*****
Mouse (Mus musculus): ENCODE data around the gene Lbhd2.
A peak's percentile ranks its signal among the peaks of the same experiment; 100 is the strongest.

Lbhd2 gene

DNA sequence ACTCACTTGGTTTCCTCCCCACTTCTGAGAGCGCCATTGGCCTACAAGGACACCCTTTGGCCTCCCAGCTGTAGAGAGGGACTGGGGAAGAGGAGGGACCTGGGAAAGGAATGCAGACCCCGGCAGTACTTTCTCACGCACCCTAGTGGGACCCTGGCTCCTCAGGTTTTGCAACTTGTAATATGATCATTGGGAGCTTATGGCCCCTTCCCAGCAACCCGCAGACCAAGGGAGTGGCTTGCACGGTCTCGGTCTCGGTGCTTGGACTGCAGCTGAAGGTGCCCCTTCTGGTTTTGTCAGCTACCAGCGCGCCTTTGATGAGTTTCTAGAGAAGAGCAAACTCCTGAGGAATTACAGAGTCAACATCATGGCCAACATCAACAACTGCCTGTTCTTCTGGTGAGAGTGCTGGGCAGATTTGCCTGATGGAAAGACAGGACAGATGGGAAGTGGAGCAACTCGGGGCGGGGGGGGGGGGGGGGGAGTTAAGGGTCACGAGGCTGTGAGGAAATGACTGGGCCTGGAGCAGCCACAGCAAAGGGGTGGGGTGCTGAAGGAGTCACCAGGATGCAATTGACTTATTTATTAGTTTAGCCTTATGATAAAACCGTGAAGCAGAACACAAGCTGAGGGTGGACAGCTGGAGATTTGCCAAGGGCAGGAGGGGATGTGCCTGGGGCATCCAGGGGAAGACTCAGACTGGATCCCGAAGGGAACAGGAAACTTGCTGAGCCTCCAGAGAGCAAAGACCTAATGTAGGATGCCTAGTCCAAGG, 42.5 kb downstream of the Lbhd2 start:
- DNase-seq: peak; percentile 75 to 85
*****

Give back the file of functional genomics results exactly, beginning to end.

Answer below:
Mouse (Mus musculus): ENCODE data around the gene Lbhd2.
A peak's percentile ranks its signal among the peaks of the same experiment; 100 is the strongest.

Lbhd2 gene

DNA sequence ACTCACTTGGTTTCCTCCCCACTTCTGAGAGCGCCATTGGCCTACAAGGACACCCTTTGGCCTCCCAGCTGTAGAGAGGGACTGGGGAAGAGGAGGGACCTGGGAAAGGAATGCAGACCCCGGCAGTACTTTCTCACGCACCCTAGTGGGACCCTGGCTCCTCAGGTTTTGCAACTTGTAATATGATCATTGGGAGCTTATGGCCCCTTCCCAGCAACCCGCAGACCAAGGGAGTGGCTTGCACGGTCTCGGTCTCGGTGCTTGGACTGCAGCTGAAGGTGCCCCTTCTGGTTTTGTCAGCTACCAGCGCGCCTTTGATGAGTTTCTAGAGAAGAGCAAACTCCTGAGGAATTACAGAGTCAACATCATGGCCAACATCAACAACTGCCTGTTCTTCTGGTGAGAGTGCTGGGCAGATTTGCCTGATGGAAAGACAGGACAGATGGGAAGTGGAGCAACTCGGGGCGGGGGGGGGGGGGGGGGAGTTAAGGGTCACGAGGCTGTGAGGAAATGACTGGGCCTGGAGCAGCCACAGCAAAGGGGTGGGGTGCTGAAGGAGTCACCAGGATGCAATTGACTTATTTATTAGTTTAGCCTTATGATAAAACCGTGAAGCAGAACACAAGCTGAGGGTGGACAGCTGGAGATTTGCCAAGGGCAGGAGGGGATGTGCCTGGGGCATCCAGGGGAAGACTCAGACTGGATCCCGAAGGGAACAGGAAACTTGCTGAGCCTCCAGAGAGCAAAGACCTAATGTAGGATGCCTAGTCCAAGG, 42.5 kb downstream of the Lbhd2 start:
- DNase-seq: peak; percentile 75 to 85